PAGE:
The petition against the proposed tax changes outlined by Chancellor George Osborne in last month’s Budget has now achieved 20,000 signatures.
This is a fifth of the total required by the end of 100,000 to oblige the government to consider debating the subject in Parliament.
Osborne’s proposal is that mortgage interest tax relief for buy-to-let homebuyers should be restricted to the basic rate of income tax, currently 20 per cent, even if they themselves pay the higher 40 or 45 per cent tax rates.
Osborne says the relief, which will address "unfairnesses in property taxation", will be phased out from 2017.
"Buy-to-let landlords have a huge advantage in the market as they can offset their mortgage interest payments against their income, whereas homebuyers cannot. And the better-off the landlord, the more tax relief they get. For the wealthiest, every pound of mortgage interest costs they incur, they get 45p back from the taxpayer” Osborne told MPs at the time.
"All this has contributed to the rapid growth in buy-to-let properties, which now account for over 15 per cent of new mortgages, something the Bank of England warned us .... could pose a risk to our financial stability. So we will act – but we will act in a proportionate and gradual way, because I know that many hardworking people who’ve saved and invested in property depend on the rental income they get" he said.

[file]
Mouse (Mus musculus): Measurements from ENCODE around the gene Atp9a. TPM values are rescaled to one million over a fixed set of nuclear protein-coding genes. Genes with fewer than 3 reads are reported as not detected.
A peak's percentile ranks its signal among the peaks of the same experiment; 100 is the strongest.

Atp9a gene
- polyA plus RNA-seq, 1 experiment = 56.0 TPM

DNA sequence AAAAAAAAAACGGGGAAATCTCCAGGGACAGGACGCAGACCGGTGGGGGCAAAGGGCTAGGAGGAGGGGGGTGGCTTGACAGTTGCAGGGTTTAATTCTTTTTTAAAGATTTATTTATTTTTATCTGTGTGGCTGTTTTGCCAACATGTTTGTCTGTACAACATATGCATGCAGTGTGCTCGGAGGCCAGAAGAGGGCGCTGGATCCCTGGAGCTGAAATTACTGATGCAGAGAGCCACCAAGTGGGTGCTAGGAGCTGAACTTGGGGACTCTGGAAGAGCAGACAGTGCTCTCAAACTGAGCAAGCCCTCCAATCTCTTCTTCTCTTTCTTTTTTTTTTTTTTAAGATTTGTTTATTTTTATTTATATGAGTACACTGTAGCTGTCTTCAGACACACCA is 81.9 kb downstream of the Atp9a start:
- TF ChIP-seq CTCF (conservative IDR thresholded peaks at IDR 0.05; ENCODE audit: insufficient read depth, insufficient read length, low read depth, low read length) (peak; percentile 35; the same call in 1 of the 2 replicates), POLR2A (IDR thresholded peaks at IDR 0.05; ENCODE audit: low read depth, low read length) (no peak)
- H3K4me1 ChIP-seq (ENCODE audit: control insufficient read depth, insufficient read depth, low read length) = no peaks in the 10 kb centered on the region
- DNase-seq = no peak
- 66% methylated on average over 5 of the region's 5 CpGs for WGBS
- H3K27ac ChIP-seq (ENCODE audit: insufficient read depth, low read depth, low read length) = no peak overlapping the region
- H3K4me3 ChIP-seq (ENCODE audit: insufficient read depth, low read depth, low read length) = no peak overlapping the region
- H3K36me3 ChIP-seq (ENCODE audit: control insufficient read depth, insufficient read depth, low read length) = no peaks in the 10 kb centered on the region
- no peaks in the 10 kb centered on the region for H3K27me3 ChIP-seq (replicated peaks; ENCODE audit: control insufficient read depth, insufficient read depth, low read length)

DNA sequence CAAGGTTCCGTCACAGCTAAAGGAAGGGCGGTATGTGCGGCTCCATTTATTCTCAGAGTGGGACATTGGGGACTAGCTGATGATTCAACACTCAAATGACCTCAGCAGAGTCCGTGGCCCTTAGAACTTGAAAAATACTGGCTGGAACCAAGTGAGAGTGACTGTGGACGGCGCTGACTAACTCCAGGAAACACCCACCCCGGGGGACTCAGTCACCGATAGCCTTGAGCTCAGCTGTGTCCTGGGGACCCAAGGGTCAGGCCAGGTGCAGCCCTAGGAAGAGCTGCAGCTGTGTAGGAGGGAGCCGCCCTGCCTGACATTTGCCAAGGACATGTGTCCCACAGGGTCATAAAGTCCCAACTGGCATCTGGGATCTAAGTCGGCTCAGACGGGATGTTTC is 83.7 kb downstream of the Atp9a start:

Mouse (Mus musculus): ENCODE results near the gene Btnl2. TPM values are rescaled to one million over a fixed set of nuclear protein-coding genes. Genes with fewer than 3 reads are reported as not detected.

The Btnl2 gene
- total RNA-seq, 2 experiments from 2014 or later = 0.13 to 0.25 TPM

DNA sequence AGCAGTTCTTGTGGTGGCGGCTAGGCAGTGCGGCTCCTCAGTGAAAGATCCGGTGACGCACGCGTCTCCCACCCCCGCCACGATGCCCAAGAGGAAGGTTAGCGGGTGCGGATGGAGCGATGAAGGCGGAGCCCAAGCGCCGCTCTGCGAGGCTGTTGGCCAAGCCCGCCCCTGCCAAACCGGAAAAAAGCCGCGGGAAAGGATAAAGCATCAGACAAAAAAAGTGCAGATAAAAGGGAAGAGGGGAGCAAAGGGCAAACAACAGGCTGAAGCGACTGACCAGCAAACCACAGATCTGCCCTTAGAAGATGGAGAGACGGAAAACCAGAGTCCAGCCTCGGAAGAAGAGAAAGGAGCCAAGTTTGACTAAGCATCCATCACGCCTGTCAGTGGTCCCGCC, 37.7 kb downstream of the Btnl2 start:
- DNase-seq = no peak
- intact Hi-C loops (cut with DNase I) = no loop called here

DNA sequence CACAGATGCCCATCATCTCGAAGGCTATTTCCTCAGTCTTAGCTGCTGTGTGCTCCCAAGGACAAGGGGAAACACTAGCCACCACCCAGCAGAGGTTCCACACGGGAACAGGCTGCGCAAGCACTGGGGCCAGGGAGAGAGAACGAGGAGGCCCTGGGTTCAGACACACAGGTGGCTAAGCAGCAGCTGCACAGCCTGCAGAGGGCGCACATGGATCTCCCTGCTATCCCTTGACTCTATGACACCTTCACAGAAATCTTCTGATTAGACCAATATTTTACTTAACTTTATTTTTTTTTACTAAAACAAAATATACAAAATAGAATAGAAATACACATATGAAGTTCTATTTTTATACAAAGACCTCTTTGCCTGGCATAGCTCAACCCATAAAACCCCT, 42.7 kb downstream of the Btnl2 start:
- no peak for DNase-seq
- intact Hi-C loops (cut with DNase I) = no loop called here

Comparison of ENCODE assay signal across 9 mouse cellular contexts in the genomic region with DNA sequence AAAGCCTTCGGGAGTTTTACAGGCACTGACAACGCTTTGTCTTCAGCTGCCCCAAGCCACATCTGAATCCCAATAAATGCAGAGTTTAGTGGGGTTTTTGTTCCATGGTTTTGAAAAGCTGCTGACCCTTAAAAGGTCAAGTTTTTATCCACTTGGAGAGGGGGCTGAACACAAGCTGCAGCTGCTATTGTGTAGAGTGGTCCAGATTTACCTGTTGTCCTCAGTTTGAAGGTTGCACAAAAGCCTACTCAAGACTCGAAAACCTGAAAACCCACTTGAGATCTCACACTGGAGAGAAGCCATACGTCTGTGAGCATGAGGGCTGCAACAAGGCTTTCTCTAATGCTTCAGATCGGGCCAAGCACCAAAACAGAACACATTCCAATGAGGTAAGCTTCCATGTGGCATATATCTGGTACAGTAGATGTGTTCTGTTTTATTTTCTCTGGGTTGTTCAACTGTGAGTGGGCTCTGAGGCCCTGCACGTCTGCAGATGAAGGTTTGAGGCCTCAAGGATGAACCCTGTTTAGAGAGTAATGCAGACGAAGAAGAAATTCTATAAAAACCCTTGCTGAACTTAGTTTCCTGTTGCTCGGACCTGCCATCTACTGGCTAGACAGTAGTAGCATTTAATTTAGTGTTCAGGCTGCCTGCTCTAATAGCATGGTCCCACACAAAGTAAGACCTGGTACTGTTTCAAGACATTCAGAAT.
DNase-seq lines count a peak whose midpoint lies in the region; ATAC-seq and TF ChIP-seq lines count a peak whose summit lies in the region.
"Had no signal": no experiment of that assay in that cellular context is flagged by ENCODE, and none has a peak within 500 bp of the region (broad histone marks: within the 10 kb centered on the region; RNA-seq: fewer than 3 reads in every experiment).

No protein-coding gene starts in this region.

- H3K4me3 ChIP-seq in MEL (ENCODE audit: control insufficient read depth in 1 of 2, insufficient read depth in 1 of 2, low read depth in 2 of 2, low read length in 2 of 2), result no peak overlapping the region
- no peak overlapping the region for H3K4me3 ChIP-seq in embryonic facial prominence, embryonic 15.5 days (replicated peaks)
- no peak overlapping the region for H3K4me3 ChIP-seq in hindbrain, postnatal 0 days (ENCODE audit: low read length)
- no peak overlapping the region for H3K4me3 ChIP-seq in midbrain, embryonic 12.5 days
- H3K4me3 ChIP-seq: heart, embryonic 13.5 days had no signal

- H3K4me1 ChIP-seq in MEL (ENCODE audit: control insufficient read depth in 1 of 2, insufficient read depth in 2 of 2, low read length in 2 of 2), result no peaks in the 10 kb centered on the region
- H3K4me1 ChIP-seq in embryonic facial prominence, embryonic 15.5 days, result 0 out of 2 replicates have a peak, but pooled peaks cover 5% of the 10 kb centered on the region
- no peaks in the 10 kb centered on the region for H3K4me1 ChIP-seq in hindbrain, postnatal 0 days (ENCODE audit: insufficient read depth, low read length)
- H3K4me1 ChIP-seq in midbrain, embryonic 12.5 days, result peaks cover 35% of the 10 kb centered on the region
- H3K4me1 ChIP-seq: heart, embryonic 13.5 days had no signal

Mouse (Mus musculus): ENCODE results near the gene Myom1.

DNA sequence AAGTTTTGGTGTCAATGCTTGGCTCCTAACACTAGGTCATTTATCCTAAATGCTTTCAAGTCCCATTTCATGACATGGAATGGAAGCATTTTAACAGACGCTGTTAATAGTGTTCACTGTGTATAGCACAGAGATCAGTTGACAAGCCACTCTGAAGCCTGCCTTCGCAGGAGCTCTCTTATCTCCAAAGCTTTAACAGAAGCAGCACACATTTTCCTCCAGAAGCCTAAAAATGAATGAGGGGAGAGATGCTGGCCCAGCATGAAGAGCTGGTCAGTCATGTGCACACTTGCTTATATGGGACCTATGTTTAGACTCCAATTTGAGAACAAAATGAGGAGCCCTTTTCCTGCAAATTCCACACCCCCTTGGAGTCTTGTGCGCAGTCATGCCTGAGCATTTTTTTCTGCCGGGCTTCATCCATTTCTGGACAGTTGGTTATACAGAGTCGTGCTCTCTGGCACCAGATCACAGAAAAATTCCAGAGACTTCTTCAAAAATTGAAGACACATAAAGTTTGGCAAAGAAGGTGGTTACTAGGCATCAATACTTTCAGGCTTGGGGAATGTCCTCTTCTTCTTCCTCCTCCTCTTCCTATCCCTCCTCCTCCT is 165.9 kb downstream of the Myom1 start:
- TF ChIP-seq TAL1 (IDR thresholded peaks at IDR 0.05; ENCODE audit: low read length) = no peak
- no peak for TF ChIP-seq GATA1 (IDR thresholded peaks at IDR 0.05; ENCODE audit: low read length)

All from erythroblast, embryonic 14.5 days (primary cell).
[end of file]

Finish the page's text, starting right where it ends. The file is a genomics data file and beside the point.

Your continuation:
The proposal has triggered a furious response from many parts of the industry.
A ‘SayNoToGeorge’ website has been set up, outlining how the measure - which has not yet been formally agreed by the Commons and the Lords - will hit not just landlords but also letting and estate agents, pension investors, tenants and suppliers.
Letting agency Carter Jonas says that an amateur BTL owner paying 40 per cent income tax with a £500,000 mortgage at 4.5 per cent interest would be claiming £9,000 interest relief now on the £22,500 annual interest bill if the property was let.
When the Osborne changes come fully into effect, the shortfall will be £4,500 when the allowable amount falls to 20 per cent rather than 40 per cent. This does not allow, of course, for the likely rise in interest rates by 2020, says the agency.
The online petition is here.